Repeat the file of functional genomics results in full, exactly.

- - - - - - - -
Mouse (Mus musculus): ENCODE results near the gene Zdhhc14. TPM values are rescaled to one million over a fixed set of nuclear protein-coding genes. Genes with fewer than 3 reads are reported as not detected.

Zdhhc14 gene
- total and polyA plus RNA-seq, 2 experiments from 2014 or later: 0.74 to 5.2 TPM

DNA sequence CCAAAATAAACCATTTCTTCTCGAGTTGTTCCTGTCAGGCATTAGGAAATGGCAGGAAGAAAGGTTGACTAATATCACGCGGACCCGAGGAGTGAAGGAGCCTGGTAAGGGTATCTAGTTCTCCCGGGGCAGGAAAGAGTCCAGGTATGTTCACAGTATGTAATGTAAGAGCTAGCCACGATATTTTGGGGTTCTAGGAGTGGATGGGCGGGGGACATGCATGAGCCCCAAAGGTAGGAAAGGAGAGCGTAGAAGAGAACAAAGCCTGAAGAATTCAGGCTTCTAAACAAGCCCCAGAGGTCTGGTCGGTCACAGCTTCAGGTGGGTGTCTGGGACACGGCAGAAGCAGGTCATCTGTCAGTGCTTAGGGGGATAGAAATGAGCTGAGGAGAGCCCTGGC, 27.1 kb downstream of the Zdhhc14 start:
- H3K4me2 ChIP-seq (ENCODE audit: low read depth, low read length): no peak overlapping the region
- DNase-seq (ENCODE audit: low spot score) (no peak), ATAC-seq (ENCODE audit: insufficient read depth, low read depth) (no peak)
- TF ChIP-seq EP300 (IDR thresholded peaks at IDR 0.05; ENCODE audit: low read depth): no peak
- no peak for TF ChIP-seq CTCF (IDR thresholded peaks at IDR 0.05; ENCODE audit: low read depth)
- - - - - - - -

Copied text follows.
Mouse (Mus musculus): ENCODE results near the gene Zdhhc14. TPM values are rescaled to one million over a fixed set of nuclear protein-coding genes. Genes with fewer than 3 reads are reported as not detected.

Zdhhc14 gene
- total and polyA plus RNA-seq, 2 experiments from 2014 or later: 0.74 to 5.2 TPM

DNA sequence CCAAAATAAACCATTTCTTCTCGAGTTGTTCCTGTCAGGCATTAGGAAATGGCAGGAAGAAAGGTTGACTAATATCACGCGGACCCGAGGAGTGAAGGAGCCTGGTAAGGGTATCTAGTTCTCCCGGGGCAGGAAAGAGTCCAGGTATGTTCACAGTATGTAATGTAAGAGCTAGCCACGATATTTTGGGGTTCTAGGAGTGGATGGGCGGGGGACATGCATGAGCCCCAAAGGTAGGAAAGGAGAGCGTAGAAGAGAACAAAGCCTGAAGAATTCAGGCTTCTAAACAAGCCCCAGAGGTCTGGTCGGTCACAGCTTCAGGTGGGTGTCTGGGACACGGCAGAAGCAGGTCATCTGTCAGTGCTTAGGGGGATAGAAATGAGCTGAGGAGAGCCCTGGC, 27.1 kb downstream of the Zdhhc14 start:
- H3K4me2 ChIP-seq (ENCODE audit: low read depth, low read length): no peak overlapping the region
- DNase-seq (ENCODE audit: low spot score) (no peak), ATAC-seq (ENCODE audit: insufficient read depth, low read depth) (no peak)
- TF ChIP-seq EP300 (IDR thresholded peaks at IDR 0.05; ENCODE audit: low read depth): no peak
- no peak for TF ChIP-seq CTCF (IDR thresholded peaks at IDR 0.05; ENCODE audit: low read depth)